Ireland: government blew the boom
As Ireland faces a recession after a fifteen-year property boom, it has come to light that the government have been caught out and doesn’t have the enough funds to support the economy now that the boom has gone bust. The Irish Independent chronicles a research piece from the Economic and Social Research Institute, which is somewhat downbeat about the Irish economy over the near-term.
In a devastating economic analysis, the Economic and Social Research Institute (ESRI) forecast the first recession in the Irish economy since 1983. Outlining gloomy prospects for the economy over the next few years, the ESRI said output of goods and services will fall this year — an Irish definition of recession.
Emigration will return, with a 20,000 outflow next year needed to stop unemployment going through 8pc, it said.
Meanwhile, public finances will plunge into the red, and next year will burst through EU limits on borrowing, sparking potential sanctions, according to the influential ESRI analysis.
The main culprit is still the collapse in house construction, which has plunged from 75,000 units last year to just 30,000 next year. This fall is so serious, it wipes out all the growth in the rest of the economy.
The analysis of the Irish government’s being caught unawares is not particularly unique. If you look at any central government or state or local government in former boom locales, the problem is the same. That’s not to say that the government should have been prepared for the next downturn.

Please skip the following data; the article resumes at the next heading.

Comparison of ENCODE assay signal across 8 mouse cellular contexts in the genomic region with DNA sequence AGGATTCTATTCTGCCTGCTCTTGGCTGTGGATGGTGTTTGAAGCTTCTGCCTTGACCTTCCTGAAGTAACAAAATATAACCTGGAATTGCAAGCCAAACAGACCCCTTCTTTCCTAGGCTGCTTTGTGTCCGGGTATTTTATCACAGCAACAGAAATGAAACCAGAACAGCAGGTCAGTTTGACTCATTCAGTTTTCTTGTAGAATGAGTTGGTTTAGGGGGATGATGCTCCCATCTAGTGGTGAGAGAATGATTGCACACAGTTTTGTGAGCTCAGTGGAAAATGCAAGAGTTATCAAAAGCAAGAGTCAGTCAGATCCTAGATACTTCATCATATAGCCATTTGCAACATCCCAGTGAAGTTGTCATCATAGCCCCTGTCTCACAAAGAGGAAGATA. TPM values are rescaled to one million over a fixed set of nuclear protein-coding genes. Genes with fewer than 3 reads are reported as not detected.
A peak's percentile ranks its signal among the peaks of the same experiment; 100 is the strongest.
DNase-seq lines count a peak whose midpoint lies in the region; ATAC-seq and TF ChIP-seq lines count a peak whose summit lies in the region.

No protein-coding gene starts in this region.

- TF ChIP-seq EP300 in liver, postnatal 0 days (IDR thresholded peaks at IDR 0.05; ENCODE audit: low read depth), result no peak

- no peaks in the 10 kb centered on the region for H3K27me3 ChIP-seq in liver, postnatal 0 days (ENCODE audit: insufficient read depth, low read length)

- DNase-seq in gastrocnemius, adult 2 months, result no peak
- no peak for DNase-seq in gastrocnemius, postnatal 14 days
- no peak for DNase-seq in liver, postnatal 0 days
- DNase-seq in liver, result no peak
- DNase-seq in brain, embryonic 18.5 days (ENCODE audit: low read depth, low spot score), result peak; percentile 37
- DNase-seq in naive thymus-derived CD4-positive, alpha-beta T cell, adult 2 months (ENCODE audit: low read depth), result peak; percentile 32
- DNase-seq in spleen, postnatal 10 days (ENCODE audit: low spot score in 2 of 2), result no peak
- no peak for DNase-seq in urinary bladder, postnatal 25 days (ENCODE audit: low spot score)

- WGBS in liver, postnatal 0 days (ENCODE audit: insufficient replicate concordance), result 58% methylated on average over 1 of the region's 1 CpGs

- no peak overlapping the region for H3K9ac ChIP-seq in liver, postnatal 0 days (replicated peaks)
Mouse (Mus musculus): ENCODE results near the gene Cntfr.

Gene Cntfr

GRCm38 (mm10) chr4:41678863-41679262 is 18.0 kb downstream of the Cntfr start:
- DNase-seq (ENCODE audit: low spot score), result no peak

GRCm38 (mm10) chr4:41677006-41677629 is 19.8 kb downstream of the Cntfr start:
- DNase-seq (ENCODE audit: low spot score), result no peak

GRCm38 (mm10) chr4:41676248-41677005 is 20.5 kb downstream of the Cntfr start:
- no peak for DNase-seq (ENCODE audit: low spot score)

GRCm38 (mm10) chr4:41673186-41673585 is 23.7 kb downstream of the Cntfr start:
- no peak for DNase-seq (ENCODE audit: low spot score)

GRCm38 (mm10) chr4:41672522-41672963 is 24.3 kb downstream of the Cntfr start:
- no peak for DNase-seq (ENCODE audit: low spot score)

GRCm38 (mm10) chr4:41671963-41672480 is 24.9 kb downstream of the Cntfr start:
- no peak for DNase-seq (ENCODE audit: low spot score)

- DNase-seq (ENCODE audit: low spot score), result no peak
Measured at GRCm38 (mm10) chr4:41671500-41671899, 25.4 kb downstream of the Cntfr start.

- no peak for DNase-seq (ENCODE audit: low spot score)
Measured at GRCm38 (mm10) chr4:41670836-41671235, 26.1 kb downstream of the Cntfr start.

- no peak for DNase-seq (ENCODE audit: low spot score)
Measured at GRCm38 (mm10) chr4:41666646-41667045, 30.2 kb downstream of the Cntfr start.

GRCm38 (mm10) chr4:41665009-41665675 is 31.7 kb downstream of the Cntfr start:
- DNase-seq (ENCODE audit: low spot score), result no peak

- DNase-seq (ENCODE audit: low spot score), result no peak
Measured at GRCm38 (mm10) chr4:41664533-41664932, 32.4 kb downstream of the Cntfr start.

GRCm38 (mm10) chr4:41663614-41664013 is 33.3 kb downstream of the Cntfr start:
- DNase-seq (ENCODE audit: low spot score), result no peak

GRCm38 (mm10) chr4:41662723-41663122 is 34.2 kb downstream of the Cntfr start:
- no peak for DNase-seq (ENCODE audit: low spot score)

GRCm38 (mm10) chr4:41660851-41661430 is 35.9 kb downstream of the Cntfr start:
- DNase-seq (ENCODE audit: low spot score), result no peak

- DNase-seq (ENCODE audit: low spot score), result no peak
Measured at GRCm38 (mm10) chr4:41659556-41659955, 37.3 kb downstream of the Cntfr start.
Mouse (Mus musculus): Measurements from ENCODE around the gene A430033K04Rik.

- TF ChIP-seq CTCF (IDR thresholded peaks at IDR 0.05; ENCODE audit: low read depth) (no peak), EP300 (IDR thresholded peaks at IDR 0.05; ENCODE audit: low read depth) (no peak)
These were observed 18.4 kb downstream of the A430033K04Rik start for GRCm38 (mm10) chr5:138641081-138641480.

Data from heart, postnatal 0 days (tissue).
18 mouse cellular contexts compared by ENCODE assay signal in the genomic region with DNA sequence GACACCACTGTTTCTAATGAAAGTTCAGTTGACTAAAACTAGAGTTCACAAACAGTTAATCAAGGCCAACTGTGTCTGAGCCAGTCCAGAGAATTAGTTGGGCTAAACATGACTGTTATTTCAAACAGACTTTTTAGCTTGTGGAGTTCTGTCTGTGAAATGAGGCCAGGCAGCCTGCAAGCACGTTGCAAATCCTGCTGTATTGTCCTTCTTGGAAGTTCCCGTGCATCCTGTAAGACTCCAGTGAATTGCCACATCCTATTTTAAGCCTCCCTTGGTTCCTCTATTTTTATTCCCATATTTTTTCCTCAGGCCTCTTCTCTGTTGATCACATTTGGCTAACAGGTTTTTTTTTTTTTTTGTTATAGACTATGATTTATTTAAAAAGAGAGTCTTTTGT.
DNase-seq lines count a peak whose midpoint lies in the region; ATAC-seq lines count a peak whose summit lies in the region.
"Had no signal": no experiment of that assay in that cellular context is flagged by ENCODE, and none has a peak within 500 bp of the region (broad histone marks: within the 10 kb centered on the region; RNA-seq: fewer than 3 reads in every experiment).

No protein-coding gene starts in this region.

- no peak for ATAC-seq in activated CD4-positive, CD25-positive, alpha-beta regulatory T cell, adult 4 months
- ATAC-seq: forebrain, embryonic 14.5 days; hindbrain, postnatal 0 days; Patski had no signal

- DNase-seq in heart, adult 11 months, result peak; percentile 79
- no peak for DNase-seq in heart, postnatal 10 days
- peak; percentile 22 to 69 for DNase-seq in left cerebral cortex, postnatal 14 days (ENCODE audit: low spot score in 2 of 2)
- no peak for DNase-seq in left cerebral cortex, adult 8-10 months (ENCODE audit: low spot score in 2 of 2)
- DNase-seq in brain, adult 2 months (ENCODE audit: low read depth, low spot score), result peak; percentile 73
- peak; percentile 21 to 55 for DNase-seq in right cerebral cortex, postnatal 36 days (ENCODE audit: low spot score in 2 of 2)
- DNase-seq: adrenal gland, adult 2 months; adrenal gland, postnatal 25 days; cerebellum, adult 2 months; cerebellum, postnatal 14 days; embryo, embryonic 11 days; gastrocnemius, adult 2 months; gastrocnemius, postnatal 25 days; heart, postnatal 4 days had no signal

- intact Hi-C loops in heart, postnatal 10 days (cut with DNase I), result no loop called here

But, I do expect many governments to go deeply into the red as they deal with the revenue shortfalls associated with their residential property busts. Some local government in the U.S. will undoubetdly go bust, due to the same circumstances — Vallejo, California being the first to declare bankruptcy.
In Spain, I wrote last month that:
Spanish municipalities are being hit hard due to the tax revenue shortfalls emanating from the effects of the Spanish property market crash. The two local governments most affected have been Madrid and Catalonia.
–Credit Writedowns, 19 May 2008
The situations in Ireland, Vallejo, Madrid and Catalonia demonstrate how hooked on the property boom we all had become. It’s not specific to one city or country.
Now that the boom has come to an end, it all seems very suddden and we are unprepared for the retrenchment required.